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Dr. Facey Urges Patients not to Dismiss Hernia Diagnosis

August 07, 2017

HERNIA CHECK -- MMH General Surgeon Dalkeith Facey, D.O., FACOS, MBA checks a patient for hernia. Dr. Facey urges people not to dismiss pain in their groin area. It could be the symptom of a much greater problem. Call the MMH Surgical Group & Wound Care for an appointment at 315-769-4656.

Are you experiencing pain or pressure in your lower torso that becomes unbearable when you cough, exercise or bend to lift something? Have you noticed a lump in your groin area? 
You might be suffering from hernia. More specifically, inguinal hernia, which occurs when part of your intestine pushes through a weak spot in your lower belly wall. This area is called the groin, the hernia creates a lump in your groin. Over time, the hernia may get bigger.
Most inguinal hernias, even large ones, can be made smaller and pushed back into your belly using gentle massage and pressure.
There are two types of inguinal hernias: indirect and direct.
•    Indirect inguinal hernia. This is the most common type. It happens when an opening in your belly (abdominal) wall does not close normally before birth. That leaves a weak spot in the belly wall.
•    Direct inguinal hernia. This type occurs mainly in adult males. It is caused by a weakening of abdominal muscle tissue over time. This happens because of aging and long-term stress on the weakened belly muscles.
An inguinal hernia can happen at any age to men or women. Obese individuals, especially men, pregnant women, people with a family history of hernias and smokers are more susceptible to developing hernia, explained Dalkeith Facey, DO, FACOS, MBA, General Surgeon.  
Children can also develop hernia, especially umbilical hernia, sometimes spontaneous closes without surgery needed, Dr. Facey noted. 
There are certain activities which might also raise your risk for an inguinal hernia. These include:  
•    Doing a lot of heavy lifting 
•    Long-term (chronic) coughing
•    Straining to have a bowel movement
Some inguinal hernias are painful, while others don’t cause any pain. Each person’s symptoms may vary. Symptoms may include:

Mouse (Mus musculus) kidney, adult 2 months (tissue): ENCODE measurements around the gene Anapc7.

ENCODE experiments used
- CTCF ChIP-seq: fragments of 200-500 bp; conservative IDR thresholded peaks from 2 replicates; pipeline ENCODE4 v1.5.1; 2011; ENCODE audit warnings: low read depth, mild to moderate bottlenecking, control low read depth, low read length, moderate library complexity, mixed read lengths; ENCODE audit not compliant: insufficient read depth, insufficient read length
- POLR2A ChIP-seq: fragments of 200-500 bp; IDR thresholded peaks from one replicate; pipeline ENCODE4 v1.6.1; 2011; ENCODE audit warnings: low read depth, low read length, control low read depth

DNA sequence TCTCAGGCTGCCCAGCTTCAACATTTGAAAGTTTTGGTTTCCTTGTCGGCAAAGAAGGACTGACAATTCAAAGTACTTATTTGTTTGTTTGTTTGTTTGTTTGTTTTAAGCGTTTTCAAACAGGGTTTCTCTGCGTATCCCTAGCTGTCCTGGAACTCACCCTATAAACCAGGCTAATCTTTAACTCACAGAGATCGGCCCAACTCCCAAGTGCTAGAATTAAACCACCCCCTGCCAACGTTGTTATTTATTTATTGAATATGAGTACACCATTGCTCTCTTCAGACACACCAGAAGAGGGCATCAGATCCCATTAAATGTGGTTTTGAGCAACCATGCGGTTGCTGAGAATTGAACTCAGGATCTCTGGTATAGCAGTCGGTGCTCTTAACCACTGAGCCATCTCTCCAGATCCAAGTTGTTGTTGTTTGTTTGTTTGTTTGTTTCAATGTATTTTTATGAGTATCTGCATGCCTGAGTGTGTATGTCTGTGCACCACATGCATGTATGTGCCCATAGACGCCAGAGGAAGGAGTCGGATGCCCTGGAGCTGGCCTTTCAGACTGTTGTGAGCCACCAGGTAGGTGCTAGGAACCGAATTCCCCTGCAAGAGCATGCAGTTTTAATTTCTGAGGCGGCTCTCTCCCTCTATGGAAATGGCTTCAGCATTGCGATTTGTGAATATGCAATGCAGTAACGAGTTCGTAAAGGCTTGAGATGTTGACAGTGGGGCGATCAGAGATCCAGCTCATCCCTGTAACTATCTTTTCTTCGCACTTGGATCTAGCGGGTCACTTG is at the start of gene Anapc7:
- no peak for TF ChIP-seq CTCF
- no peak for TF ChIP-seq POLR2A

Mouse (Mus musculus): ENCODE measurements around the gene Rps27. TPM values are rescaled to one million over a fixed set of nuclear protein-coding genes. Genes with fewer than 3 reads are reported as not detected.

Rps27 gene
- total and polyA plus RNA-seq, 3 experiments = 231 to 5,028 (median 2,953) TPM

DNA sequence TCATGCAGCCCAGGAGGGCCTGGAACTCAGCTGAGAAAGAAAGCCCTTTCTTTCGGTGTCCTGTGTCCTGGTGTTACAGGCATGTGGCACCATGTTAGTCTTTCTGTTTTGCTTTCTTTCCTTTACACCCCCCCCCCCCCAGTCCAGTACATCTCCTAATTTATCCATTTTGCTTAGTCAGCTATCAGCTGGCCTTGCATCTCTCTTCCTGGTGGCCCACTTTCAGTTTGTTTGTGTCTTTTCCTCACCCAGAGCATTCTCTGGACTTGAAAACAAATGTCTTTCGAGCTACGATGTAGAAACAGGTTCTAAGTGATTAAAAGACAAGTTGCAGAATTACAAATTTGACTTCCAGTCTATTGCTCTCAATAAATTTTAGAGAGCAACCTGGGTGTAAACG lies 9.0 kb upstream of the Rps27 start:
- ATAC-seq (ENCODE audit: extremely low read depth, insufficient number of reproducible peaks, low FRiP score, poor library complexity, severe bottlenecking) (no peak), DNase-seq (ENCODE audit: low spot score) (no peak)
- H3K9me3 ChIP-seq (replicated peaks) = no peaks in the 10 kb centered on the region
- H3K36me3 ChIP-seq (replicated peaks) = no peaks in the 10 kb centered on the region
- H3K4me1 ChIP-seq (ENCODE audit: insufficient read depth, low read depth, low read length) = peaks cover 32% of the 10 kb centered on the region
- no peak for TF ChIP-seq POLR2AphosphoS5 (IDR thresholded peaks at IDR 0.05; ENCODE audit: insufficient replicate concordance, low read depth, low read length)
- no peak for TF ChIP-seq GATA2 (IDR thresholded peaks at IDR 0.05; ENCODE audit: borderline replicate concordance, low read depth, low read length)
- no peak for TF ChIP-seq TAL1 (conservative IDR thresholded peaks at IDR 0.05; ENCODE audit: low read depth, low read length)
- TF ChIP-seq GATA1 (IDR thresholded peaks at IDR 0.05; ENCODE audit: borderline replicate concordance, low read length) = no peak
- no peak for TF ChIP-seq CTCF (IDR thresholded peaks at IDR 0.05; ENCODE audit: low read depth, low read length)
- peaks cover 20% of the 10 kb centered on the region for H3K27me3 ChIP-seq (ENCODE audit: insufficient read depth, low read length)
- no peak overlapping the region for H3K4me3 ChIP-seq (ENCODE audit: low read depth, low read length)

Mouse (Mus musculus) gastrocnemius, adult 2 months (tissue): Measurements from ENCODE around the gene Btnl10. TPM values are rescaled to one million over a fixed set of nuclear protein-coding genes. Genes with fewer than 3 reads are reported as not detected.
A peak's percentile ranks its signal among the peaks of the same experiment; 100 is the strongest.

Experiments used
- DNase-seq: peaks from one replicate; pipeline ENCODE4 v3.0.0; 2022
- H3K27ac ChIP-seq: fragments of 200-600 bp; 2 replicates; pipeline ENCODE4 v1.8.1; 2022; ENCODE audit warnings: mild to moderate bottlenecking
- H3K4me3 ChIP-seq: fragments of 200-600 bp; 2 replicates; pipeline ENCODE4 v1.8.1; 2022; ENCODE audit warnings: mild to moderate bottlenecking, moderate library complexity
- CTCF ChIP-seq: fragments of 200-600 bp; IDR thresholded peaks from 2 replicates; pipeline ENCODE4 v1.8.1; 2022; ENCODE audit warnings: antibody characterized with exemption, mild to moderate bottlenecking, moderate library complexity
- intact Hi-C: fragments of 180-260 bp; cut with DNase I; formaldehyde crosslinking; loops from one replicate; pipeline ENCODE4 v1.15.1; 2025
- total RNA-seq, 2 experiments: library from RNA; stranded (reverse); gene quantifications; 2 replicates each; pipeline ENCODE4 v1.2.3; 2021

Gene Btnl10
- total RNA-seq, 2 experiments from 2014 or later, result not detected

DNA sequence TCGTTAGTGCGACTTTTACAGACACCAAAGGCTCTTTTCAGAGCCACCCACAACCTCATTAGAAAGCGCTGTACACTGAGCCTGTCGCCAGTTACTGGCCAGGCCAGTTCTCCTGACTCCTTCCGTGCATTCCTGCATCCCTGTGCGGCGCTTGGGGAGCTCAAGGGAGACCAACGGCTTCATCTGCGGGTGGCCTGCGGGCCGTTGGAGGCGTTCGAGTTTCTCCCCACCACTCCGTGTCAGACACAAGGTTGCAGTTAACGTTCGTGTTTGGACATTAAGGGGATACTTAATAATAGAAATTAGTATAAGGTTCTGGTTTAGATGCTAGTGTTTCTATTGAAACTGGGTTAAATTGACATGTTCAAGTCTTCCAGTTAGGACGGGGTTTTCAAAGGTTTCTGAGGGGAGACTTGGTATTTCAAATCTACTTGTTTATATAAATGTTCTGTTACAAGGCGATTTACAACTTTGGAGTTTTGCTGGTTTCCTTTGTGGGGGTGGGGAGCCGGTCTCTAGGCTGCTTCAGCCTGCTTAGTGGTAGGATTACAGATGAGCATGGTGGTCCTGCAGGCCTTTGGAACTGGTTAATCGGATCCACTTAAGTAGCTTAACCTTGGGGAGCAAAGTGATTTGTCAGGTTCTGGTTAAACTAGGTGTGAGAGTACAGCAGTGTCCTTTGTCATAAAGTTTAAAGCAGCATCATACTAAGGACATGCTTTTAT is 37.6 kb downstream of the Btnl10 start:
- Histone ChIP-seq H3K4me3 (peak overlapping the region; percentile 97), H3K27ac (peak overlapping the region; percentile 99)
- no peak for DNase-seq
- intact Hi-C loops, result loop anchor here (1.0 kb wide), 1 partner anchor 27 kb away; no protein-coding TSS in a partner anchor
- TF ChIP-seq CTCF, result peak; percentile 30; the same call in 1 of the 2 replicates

•    A lump in the groin or in the sac that holds the testicles (the scrotum)
•    Pain or pressure in the groin that gets worse when you cough, strain, lift, or exercise
•    A burning feeling in the lump
•    Steady, growing pain if the blood supply to the entrapped bowel is cut off, called a strangulated hernia
“If you have hernia and continue to do your normal daily activities, including lifting, it’s going to make the hernia worse,” Dr. Facey said. “Until you fix the hernia you can’t get back to normal activities.”
In severe cases, the entrapped intestine is partly or fully blocked. Symptoms in severe cases may also include infection, pain, nausea, and vomiting. The symptoms of an inguinal hernia may look like other health problems. Always see your healthcare provider to be sure.
Dr. Facey explained, a physical exam by your doctor is the most accurate way to diagnosis hernia. The doctor may also use imaging tests to confirm the diagnosis, including:
•    X-ray - This test makes pictures of internal tissues, bones, and organs. It uses invisible electromagnetic energy beams.  
•    CT scan - This test shows detailed images of any part of the body, such as the bones, muscles, fat, and organs. A CT scan is more detailed than a regular X-ray. It uses a combination of X-rays and computer technology to make horizontal images (often called slices) of the body.
•    MRI - This test uses a magnetic field and radiofrequency energy to view the hernia.
Dr. Facey explained, an inguinal hernia will not heal on its own. If you have symptoms or the hernia is growing, you may need surgery. There are three types of surgery for an inguinal hernia: traditional open hernia repair, laparoscopic hernia repair, or robotic hernia repair. 
Inguinal hernias that are not causing any symptoms can be closely watched. If symptoms occur, your surgeon can repair the hernia. Some surgeons recommend women get all groin hernias repaired. This is because it can be difficult to tell an inguinal hernia from femoral hernia, a more complicated type of hernia in women.
You will need surgery right away if your small intestine gets stuck in the groin, resulting in an incarcerated hernia or if blood supply to your small intestine is blocked, as is the case with strangulated hernia. If you suffer from incarcerated or strangulated hernia seek medical treatment immediately.  The hernia may cause a hole and you may need a bowel resection. This is when the pinched-off part of the intestine, or bowel, is removed.
 While in some cases a hernia may come back after surgery.  This is less likely to happen when mesh is used to support the weak belly muscles, Dr. Facey pointed out.  
“Getting treated in an appropriate time frame is paramount to ensure patients make a full recovery,” he said. 
For more information or to make an appointment with Dr. Facey, please call 315-769-4656. MMH Surgical Group and Wound Care, part of the MMH North Country Family Health Network.  Dr. Facey welcomes new patients and all insurance.